This week, I attended the first-ever AR in Action conference at the MIT Media Lab in Cambridge, Massachusetts, where an extensive list of current (and likely future) tech luminaries talked about the past, present, and future of Augmented Reality. There are plenty of skeptics who doubt the viability of AR and Hollywood-produced visions of the technology set an awfully high bar. I’ve long felt AR will become a crucial technology; after spending time with this group, I’m even more convinced of this. It is not a matter of if, but when.
John Werner, known for the TEDxBeaconStreet events in Boston, orchestrated AR in Action so that the talks, panels, and demonstrations were all short and highly targeted. As a result, in the span of two days, I saw more than a dozen current and emerging use cases for AR, from both the academic and corporate worlds. There was much discussion about the potential ramifications of AR across numerous industries and there were many technology demonstrations. Finally, I had the opportunity to test out the segment’s hottest new hardware: the Meta 2 (it did not disappoint).
Frankly, the volume of information I absorbed will take weeks to process, but a few key takeaways follow.
Plenty of Companies are Already Testing AR
Last year I wrote about an IDC survey that showed US IT decision makers were already looking at AR for their business. One of the key platforms for commercial AR is Vuforia, which PTC acquired from Qualcomm in late 2015. During the conference, PTC’s CEO James Heppelmann talked about the intersection of the Internet of Things and AR and noted that PTC now has thousands of customers in active pilots of AR technology, primarily on smartphones and tablets. PTC also says more than 250,000 developers are using Vuforia. During day two, PTC’s Mike Campbell showed how to create a working piece of AR software—tied to real world object (in this case, a coffee maker)—in the span of about 15 minutes.
A Few Organizations are Moving Beyond Pilots
Patrick Ryan, the engineering manager at Newport News Shipbuilding, discussed the rollout of AR at his 130-year old company. At present, the firm has completed over 60 AR industrial projects and it is currently working on the rollout of permanent shipbuilding process changes using AR. On stage, Ryan showed a video and talked about using AR to facilitate such seemingly mundane tasks as painting a ship. Mind you, we’re talking about painting aircraft carriers. NNS workers are using AR on connected tablets to visualize parts of the ship before they’re completely built to eliminate errors and decrease waste during the process.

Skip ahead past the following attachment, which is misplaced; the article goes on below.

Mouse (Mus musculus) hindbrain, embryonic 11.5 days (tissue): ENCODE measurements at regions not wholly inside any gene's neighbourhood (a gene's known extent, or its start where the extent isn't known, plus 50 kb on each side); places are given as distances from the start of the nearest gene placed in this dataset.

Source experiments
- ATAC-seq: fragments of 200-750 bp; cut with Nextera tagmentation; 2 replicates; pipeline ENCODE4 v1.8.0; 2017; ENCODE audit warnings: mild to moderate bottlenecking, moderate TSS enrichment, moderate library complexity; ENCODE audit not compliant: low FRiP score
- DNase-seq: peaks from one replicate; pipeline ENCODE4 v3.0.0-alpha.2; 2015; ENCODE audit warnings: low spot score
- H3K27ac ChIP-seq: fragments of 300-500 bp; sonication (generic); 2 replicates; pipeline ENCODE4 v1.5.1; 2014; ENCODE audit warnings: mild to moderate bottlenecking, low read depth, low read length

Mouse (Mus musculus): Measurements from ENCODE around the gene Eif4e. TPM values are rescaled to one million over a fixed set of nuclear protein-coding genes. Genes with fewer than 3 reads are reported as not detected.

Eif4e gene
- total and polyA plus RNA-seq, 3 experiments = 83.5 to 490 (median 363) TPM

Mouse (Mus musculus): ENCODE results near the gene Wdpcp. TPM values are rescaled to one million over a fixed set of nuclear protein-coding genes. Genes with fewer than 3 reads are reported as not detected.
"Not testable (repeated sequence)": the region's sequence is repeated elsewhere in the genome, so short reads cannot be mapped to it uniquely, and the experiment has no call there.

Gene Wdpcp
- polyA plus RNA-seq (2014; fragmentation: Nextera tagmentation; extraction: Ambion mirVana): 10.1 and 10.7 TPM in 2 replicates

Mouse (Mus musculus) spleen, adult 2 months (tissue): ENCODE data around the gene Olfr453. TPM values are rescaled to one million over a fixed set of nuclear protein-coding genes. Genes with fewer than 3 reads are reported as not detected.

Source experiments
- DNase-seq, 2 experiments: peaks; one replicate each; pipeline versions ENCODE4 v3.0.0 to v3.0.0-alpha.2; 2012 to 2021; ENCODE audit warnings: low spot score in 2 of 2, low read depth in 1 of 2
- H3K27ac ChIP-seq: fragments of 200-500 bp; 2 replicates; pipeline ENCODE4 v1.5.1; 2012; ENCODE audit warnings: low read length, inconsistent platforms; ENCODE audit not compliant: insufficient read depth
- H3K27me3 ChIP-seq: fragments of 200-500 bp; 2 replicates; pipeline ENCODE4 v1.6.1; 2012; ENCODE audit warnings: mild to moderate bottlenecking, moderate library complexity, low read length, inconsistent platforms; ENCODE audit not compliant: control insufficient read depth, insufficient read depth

During the discussion on AR in museums, the panel—Giovanni Landi, Rus Gant, and Toshi Hoo—noted museums have been using augmented reality, in the form of audio guided tours, for decades. Many museums have begun experimenting with head-mounted AR to bring staid museum exhibits to life for visitors. Panel members noted that, as the prevalence of mobile AR increases, with more visitors walking in the door with capable devices, the opportunities to utilize the technology will also increase. One of the key ways they expect to use AR in the future is through the digitization of rare objects, which will allow museums to “show” a far larger number of items than can be physically displayed to the public.
AR is More Than Just Visual
Numerous speakers talked about the fact there are more ways to augment reality than through visual systems, including auditory and touch. Intel’s Christopher Croteau, GM of Head Worn Products, talked about his company’s product collaboration with Oakley. The Radar Pace is a set of glasses but there is no screen—all interactions occur through voice commands and audio feedback. The glasses, introduced in October, provide real-time feedback for runners and cyclists without visually distracting them. In addition to a spirited talk on the potential of AR technologies, Croteau also presented Intel’s forecast of the market stretching all the way to 2031. Like most forecasters, Intel sees the near-term opportunity for AR in the enterprise. But, by 2027, it predicts consumer shipments will move ahead of commercial and, four years later, the former will out ship the latter by a 4 to 1 margin.
The Right Interface is Crucial
There was a great deal of discussion about the challenges (and folly) of bringing legacy interaction models to AR but not a lot of consensus on what the right approach should be. One thing is clear: hand tracking and voice technology are both likely to play crucial roles but both have a long way to go before they’re ready for mainstream users. The panel on haptics was also enlightening, with executives from firms such as Ultrahaptics and Tactai discussing the critical role they expect touch to play as AR evolves.
More to Come, Exciting Times
The downside to an event like AR in Action is a person can only attend one track at a time (there were three running concurrently on both days). The upside is event organizers recorded everything, which means, hopefully in the near future, I will get a chance to watch all the tracks I couldn’t attend in person. Just as important, Werner made it clear this was just the first of what he expects to be many meetups of this kind, which I think is a good sign for this nascent but incredibly important market.